The Servant of the Lord
In Lent 2020 we will again move slightly off the Revised Common Lectionary to consider on Sundays those readings from Isaiah’s ‘Servant cycle’ which appear in the readings for Holy Week. While these readings are heard in congregations which observe a full Holy Week service cycle, they are not often preached on there. The readings also appear in other parts of the three year lectionary cycle but not as a group.
These readings are concerned with God’s intention to reconcile Israel to Godself through a chosen and somewhat mysterious ‘servant’. For this reason the servant songs have been an important element in Christian interpretation of the work of Jesus.
Preparing for the series
For an introduction to chapters 40-55 of Isaiah — so-called ‘Second Isaiah’ — within which the servant songs are found, see the first few paragraphs Anna Grant-Henderson’s commentary page here.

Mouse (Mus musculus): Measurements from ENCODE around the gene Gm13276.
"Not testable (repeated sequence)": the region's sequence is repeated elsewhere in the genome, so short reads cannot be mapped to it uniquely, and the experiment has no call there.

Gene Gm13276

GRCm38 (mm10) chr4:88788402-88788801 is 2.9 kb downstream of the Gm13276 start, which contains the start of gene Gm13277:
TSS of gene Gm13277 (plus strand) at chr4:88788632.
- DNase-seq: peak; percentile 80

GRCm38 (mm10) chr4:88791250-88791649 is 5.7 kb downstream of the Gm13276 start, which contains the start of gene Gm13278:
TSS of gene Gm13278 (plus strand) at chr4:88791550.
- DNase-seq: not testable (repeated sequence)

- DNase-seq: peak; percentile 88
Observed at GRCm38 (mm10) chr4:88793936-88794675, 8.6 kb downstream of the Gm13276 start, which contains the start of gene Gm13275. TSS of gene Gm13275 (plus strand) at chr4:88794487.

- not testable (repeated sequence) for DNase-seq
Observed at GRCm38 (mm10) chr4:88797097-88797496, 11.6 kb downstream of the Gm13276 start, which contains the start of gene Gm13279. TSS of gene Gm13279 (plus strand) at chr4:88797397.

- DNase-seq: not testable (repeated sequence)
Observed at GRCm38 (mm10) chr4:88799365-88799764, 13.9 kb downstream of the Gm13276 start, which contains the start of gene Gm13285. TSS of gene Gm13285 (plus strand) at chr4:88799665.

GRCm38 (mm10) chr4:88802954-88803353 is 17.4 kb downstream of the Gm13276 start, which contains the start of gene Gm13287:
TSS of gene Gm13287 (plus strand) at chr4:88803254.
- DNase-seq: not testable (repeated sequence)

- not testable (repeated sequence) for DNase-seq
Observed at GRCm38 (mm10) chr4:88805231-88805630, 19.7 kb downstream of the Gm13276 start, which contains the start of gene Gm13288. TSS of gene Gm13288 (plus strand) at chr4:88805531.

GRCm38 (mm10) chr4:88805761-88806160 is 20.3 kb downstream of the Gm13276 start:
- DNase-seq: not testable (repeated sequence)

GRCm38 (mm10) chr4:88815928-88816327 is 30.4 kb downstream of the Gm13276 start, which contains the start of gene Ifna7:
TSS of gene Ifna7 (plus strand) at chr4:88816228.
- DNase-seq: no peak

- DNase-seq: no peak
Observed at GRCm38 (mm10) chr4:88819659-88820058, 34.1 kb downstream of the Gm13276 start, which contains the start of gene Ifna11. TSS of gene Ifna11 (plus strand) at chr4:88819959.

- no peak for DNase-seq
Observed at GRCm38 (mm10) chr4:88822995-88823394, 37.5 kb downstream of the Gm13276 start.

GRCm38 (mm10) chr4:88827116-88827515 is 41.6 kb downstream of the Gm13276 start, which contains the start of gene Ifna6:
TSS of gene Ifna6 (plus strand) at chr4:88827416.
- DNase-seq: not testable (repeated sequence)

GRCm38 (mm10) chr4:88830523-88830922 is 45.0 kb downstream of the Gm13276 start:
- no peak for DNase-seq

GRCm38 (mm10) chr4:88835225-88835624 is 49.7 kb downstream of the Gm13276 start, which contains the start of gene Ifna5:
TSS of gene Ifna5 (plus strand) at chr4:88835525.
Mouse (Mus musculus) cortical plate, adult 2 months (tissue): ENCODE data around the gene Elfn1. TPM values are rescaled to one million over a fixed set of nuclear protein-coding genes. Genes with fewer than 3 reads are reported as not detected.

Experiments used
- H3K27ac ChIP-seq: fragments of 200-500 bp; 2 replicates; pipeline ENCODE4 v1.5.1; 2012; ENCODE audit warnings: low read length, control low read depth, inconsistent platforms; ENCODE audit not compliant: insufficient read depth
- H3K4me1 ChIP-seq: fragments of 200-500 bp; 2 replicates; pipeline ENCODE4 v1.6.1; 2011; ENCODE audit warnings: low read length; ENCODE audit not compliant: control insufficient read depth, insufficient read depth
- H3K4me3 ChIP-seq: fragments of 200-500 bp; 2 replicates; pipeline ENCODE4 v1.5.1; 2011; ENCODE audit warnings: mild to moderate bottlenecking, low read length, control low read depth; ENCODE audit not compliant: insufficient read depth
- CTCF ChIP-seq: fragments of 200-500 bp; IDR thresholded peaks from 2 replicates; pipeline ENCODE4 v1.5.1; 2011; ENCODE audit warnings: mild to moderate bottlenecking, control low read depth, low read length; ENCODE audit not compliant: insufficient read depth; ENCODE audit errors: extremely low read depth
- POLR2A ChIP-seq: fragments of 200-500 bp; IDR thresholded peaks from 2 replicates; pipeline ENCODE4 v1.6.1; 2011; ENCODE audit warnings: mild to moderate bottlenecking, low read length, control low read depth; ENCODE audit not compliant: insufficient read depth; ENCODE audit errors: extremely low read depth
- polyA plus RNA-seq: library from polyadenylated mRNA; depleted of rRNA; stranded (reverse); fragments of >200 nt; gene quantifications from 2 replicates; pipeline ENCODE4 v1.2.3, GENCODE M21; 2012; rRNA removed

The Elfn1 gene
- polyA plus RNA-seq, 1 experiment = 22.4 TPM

A video/audio introduction to Second Isaiah and the servant songs by Christine Hayes can be found here. This lecture covers also Ezekiel; the material on Second Isaiah begins at 31:58 and the material on the servant songs at 38:00
Another useful online video source is Sandra Richter’s general account of Second Isaiah (including the songs) here.
If you’re interested in a commentary on the Songs, Walter Brueggeman’s comment on Second (and Third) Isaiah is both accessible and solid. Available in hard copy and electronically via Amazon and other sources. Some online commentary for each passage is also indicated below.
The focus texts for the series will be as follows:
- Sunday March 1 (Lent 1) Isaiah 42:1-9; See Howard Wallace’s commentary on this text here or Anna Grant-Henderson’s here.
- Sunday March 15 (Lent 3) Isaiah 49:1-7; See Howard Wallace’s commentary on this text here or Anna Grant-Henderson’s here.
- Sunday March 22 (Lent 4) Isaiah 50:4-9a; See Howard Wallace’s commentary on this text here or Anna Grant-Henderson’s here.
- Sunday March 29 (Lent 5) Isaiah 52:13-53:12; See Howard Wallace’s commentary on this text here or Anna Grant-Henderson’s here.